Google Stadia hands-on: Shockingly playable

And still potentially unstable.

I barely expected Stadia to work. Stadia is Google's attempt to make cloud gaming happen, and the company has promised a lot: the ability to play basically any game at up to 4K on your TV, phone, tablet or laptop, with no lag and on existing internet infrastructure. And, based on these broad qualifiers, Stadia delivers.

The other night, my partner was playing Overwatch on our PS4, so I picked up my phone and jumped into a public event in Destiny 2. I've loaded up Mortal Kombat 11 and Gylt in seconds on my laptop, and I've played Just Dance 2020 on a Chromecast Ultra. Stadia makes all of this possible without a gaming console -- but that doesn't mean hardware isn't important here.

To access Stadia at launch, you need either the $130 Founder's or Premiere edition, which each comes with a specially updated Chromecast Ultra and an official controller. The Stadia gamepad is simplistic, with rounded edges and fat, springy triggers. It's entirely functional, often fading into the background as I play, which is precisely what a good controller should do. Bluetooth gamepads like the DualShock 4 and Xbox One Elite also work with Stadia on laptops and phones, but not the TV.


The Stadia controller connects to the Chromecast Ultra via WiFi, enabling untethered gameplay in the living room. To play on a phone, tablet, laptop or PC, the official gamepad has to be physically plugged in (for now).

The first Stadia game I booted up was Destiny 2 on the Chromecast Ultra. The title screen loaded quickly and I created a new character; the process felt so smooth and familiar that I forgot I was playing a AAA, online game on a streaming puck the size of a Thin Mint.

But then, I started shooting. The lag was immediate.

It took a few shots for the game to catch up with the action, but it eventually smoothed out and I carried on killing aliens. Destiny 2 continued to stutter and suffer from input lag every now and then -- especially when people in my neighborhood began coming home -- but it wasn't pervasive enough to destroy the fun of Destiny 2. The same goes for Mortal Kombat 11 on the phone and Gylt on the laptop. In my time with each title, resolution dipped every now and then, and some button presses would trail behind the on-screen action, but overall, they performed like console-quality video games.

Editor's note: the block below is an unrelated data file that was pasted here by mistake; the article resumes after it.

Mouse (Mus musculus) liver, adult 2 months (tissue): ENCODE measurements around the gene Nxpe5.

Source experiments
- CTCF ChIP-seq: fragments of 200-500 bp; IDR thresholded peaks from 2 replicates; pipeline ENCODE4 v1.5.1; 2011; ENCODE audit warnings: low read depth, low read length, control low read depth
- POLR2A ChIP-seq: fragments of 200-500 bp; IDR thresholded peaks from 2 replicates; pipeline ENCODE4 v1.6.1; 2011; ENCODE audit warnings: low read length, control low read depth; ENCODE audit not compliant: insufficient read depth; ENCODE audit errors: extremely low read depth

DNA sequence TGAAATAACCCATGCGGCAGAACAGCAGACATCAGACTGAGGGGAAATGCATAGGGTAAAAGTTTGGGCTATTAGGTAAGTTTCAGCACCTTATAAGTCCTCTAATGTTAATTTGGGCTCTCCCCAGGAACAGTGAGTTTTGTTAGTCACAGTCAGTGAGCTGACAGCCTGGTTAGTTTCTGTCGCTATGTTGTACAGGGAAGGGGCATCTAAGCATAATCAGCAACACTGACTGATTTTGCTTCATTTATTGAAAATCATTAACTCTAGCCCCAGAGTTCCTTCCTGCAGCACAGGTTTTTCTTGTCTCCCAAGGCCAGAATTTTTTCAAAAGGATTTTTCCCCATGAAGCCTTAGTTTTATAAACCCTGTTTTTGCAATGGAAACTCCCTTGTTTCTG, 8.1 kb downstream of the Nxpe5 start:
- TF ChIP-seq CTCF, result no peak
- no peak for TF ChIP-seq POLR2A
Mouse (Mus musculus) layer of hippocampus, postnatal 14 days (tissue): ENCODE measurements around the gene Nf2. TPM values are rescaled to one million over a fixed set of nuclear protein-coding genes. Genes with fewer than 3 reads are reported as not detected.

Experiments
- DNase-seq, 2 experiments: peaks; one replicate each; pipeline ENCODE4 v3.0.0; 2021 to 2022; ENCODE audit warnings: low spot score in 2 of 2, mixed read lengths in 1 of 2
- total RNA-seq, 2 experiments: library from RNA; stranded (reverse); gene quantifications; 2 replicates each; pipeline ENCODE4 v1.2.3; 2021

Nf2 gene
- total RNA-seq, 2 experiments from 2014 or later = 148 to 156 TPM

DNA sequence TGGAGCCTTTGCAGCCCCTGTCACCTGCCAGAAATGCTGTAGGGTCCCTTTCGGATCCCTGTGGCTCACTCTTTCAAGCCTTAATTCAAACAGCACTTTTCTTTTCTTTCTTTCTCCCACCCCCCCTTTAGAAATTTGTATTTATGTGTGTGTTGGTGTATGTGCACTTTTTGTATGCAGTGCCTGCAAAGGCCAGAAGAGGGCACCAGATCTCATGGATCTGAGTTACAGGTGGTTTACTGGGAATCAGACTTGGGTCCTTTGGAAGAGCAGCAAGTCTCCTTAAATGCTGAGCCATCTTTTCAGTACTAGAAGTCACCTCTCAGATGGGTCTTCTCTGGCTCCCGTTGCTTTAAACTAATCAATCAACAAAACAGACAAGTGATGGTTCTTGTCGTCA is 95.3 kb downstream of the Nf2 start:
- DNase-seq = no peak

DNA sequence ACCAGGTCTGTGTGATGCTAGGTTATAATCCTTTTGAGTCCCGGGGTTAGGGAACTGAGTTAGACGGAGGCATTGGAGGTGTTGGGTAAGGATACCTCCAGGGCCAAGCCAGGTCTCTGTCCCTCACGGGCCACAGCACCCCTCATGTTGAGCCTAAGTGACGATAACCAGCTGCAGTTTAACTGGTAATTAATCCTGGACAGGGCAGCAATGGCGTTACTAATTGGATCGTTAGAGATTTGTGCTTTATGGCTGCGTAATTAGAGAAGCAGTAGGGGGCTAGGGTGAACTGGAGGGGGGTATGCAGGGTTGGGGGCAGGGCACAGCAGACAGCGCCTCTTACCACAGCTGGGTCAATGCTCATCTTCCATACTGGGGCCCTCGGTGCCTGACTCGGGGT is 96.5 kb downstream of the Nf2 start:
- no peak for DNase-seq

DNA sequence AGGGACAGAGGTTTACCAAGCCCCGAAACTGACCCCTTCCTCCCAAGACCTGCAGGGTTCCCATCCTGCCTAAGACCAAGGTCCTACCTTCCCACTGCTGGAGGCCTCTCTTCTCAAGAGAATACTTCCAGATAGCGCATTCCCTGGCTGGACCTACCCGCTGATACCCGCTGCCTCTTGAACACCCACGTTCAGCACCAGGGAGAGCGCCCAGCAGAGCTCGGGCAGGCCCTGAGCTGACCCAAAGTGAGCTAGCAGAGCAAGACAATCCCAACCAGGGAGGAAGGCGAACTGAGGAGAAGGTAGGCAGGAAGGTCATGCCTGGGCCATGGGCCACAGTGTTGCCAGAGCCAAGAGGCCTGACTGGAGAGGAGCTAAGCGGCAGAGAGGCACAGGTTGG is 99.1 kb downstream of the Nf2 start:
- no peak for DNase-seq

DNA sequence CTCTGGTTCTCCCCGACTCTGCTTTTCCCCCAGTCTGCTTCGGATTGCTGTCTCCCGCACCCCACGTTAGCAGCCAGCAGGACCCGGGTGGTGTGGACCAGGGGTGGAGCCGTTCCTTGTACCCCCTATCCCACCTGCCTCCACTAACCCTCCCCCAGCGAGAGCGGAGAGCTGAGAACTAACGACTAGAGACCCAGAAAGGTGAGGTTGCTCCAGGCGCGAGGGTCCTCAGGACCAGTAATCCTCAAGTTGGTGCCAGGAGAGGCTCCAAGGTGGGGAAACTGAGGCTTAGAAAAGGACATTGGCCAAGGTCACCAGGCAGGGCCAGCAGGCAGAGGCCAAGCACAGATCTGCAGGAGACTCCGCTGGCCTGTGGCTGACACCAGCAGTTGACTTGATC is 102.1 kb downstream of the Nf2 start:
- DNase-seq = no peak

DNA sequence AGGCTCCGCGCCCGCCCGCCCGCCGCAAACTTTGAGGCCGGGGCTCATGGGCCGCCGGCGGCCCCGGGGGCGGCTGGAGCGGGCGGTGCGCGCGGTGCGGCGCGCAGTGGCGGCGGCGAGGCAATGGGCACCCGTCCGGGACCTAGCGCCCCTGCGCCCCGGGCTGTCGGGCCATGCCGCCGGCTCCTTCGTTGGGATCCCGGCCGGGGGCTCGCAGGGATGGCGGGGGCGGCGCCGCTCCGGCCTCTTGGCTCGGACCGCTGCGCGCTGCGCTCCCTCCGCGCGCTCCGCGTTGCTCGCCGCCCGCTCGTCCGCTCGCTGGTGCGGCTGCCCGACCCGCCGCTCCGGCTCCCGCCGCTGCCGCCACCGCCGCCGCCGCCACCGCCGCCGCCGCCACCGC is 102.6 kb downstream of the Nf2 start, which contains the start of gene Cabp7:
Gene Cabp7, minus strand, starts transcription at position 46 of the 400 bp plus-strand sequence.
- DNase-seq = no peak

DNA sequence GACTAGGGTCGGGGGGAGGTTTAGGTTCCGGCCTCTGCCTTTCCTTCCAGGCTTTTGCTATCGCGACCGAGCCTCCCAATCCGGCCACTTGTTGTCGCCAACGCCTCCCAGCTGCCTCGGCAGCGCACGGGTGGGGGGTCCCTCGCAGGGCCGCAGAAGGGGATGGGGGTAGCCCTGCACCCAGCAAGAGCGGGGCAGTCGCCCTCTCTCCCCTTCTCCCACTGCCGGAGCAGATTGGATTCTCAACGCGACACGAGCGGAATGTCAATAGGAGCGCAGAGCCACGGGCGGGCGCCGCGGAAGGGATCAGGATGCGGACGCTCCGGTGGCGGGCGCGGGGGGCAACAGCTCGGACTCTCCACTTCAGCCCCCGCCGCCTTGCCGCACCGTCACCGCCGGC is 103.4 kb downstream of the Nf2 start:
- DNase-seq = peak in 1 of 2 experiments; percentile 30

I wouldn't play any of these titles competitively on Stadia, but the service is fine enough for a relaxing evening.


At least, that's how it works in my home. Since Stadia operates via WiFi (not mobile data -- we'll get to that in just a minute), the experience is going to differ drastically for each user, depending on their connectivity situation. At home, I generally clock download speeds of 30 to 40 Mbps, when Google recommends 35 Mbps for 4K play and 10 Mbps for 720p. I can test Stadia at my house until I'm blue in the face, but this doesn't say much about how the service will actually work for all of you. All it says is that Stadia can work, when provided the proper circumstances.

When Google revealed Stadia, it promised a world of internet-powered, 4K game-streaming magic. It even talked about 8K streams. However, its actions since Stadia's debut have undercut many of these promises.

Let's run through a few: Existing Chromecast Ultras won't support Stadia right away. Those $130 pre-order shipments will be staggered, further limiting the number of people who will actually be able to play on launch day, November 19th. In terms of the Stadia gamepad, wireless play only works on the TV. Stadia is available only on Pixel phones -- and even then, it can't function over mobile data (told ya). Other promises that Google made about Stadia, including the ability to share games and invite friends to join the service at a reduced cost, have also been delayed.

It's not enough to make these titles streamable under ideal conditions.

Essentially: Stadia works. With a stable internet connection, proper equipment and very few other players online, Stadia streamed Destiny 2 to my phone. It made Shadow of the Tomb Raider run on my MacBook Pro, and it let me play Mortal Kombat 11 on my TV without a dedicated game console. They all loaded quickly, and they were free from game-breaking issues. For me, Stadia was a pleasant surprise.

However, it's not enough to make these titles streamable under ideal conditions. For Stadia to stick, the cloud-gaming experience has to function without frustration for the majority of people who log on. Meanwhile, the United States government and private companies are still attempting to establish broadband for tens of millions of people across the nation without reliable internet access. The most powerful internet pipeline, fiber-optic, isn't even available in 70 percent of the country.

Stadia's success rate will vary depending on every player's hyperlocal internet conditions. That's not undue fearmongering; it's just how the service operates.

Google has limited the size of the access pool with every move since revealing Stadia.

This is why Google has limited the size of the access pool with every move since revealing Stadia. The system is fragile and new and likely can't handle a rush of players all at once. So, instead of going live with an online subscription service that works with existing devices and mobile data, Google has jacked up the price of admission, delayed the ability to invite friends, and made hardware a key, restrictive component of a service that's supposed to be all about the cloud.

Game streaming is finally viable, and Stadia is leading the charge -- but with this launch, it's turning out to be more of a stroll. Hey, at least we're getting there.